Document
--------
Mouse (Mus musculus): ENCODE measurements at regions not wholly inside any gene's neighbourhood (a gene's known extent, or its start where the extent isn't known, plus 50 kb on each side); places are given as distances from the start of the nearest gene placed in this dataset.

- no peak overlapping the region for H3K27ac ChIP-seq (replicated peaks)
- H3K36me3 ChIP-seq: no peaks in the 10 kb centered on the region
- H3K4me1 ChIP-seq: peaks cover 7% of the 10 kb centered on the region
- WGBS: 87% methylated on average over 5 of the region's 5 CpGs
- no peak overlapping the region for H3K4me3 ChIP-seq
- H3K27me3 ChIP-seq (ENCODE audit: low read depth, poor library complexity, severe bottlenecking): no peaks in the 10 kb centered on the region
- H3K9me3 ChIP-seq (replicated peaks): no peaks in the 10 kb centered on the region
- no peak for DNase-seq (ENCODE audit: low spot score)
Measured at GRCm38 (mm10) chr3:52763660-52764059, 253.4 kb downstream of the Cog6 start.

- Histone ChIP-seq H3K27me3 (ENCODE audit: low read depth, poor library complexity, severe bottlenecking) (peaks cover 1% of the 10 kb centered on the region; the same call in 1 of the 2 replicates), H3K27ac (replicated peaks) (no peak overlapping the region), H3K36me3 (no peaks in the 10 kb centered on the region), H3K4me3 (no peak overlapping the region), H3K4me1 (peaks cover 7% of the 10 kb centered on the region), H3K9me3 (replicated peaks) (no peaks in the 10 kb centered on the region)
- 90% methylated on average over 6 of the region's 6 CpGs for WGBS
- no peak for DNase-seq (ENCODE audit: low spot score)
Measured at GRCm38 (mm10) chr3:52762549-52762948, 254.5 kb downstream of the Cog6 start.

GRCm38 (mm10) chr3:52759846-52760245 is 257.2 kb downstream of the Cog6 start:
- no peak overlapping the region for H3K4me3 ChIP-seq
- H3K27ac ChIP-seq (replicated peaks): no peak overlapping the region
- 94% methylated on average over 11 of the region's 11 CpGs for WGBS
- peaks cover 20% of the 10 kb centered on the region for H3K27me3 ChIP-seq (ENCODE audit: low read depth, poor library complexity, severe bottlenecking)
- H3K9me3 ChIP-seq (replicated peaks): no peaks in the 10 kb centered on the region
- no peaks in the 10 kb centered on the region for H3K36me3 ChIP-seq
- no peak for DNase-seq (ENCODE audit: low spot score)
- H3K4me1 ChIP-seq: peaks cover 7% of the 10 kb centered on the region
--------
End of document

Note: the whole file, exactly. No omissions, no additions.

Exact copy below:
Mouse (Mus musculus): ENCODE measurements at regions not wholly inside any gene's neighbourhood (a gene's known extent, or its start where the extent isn't known, plus 50 kb on each side); places are given as distances from the start of the nearest gene placed in this dataset.

- no peak overlapping the region for H3K27ac ChIP-seq (replicated peaks)
- H3K36me3 ChIP-seq: no peaks in the 10 kb centered on the region
- H3K4me1 ChIP-seq: peaks cover 7% of the 10 kb centered on the region
- WGBS: 87% methylated on average over 5 of the region's 5 CpGs
- no peak overlapping the region for H3K4me3 ChIP-seq
- H3K27me3 ChIP-seq (ENCODE audit: low read depth, poor library complexity, severe bottlenecking): no peaks in the 10 kb centered on the region
- H3K9me3 ChIP-seq (replicated peaks): no peaks in the 10 kb centered on the region
- no peak for DNase-seq (ENCODE audit: low spot score)
Measured at GRCm38 (mm10) chr3:52763660-52764059, 253.4 kb downstream of the Cog6 start.

- Histone ChIP-seq H3K27me3 (ENCODE audit: low read depth, poor library complexity, severe bottlenecking) (peaks cover 1% of the 10 kb centered on the region; the same call in 1 of the 2 replicates), H3K27ac (replicated peaks) (no peak overlapping the region), H3K36me3 (no peaks in the 10 kb centered on the region), H3K4me3 (no peak overlapping the region), H3K4me1 (peaks cover 7% of the 10 kb centered on the region), H3K9me3 (replicated peaks) (no peaks in the 10 kb centered on the region)
- 90% methylated on average over 6 of the region's 6 CpGs for WGBS
- no peak for DNase-seq (ENCODE audit: low spot score)
Measured at GRCm38 (mm10) chr3:52762549-52762948, 254.5 kb downstream of the Cog6 start.

GRCm38 (mm10) chr3:52759846-52760245 is 257.2 kb downstream of the Cog6 start:
- no peak overlapping the region for H3K4me3 ChIP-seq
- H3K27ac ChIP-seq (replicated peaks): no peak overlapping the region
- 94% methylated on average over 11 of the region's 11 CpGs for WGBS
- peaks cover 20% of the 10 kb centered on the region for H3K27me3 ChIP-seq (ENCODE audit: low read depth, poor library complexity, severe bottlenecking)
- H3K9me3 ChIP-seq (replicated peaks): no peaks in the 10 kb centered on the region
- no peaks in the 10 kb centered on the region for H3K36me3 ChIP-seq
- no peak for DNase-seq (ENCODE audit: low spot score)
- H3K4me1 ChIP-seq: peaks cover 7% of the 10 kb centered on the region